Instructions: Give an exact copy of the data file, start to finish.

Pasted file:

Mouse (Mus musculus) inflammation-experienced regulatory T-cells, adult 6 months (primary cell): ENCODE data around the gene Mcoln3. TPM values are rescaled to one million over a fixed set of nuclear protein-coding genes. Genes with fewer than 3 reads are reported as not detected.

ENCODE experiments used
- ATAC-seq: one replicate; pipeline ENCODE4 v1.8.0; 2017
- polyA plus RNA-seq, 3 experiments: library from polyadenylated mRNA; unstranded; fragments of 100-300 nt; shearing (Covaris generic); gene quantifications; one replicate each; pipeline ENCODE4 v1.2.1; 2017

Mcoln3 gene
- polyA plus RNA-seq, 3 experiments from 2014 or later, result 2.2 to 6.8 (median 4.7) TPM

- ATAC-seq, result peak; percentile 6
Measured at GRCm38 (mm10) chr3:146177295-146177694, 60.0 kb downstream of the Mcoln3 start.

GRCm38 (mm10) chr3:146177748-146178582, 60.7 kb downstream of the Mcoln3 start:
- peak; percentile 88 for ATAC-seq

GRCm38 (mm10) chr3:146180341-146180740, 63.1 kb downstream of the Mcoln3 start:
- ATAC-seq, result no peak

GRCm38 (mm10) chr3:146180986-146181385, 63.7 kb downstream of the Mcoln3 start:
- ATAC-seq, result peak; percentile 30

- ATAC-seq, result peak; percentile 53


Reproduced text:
Mouse (Mus musculus) inflammation-experienced regulatory T-cells, adult 6 months (primary cell): ENCODE data around the gene Mcoln3. TPM values are rescaled to one million over a fixed set of nuclear protein-coding genes. Genes with fewer than 3 reads are reported as not detected.

ENCODE experiments used
- ATAC-seq: one replicate; pipeline ENCODE4 v1.8.0; 2017
- polyA plus RNA-seq, 3 experiments: library from polyadenylated mRNA; unstranded; fragments of 100-300 nt; shearing (Covaris generic); gene quantifications; one replicate each; pipeline ENCODE4 v1.2.1; 2017

Mcoln3 gene
- polyA plus RNA-seq, 3 experiments from 2014 or later, result 2.2 to 6.8 (median 4.7) TPM

- ATAC-seq, result peak; percentile 6
Measured at GRCm38 (mm10) chr3:146177295-146177694, 60.0 kb downstream of the Mcoln3 start.

GRCm38 (mm10) chr3:146177748-146178582, 60.7 kb downstream of the Mcoln3 start:
- peak; percentile 88 for ATAC-seq

GRCm38 (mm10) chr3:146180341-146180740, 63.1 kb downstream of the Mcoln3 start:
- ATAC-seq, result no peak

GRCm38 (mm10) chr3:146180986-146181385, 63.7 kb downstream of the Mcoln3 start:
- ATAC-seq, result peak; percentile 30

- ATAC-seq, result peak; percentile 53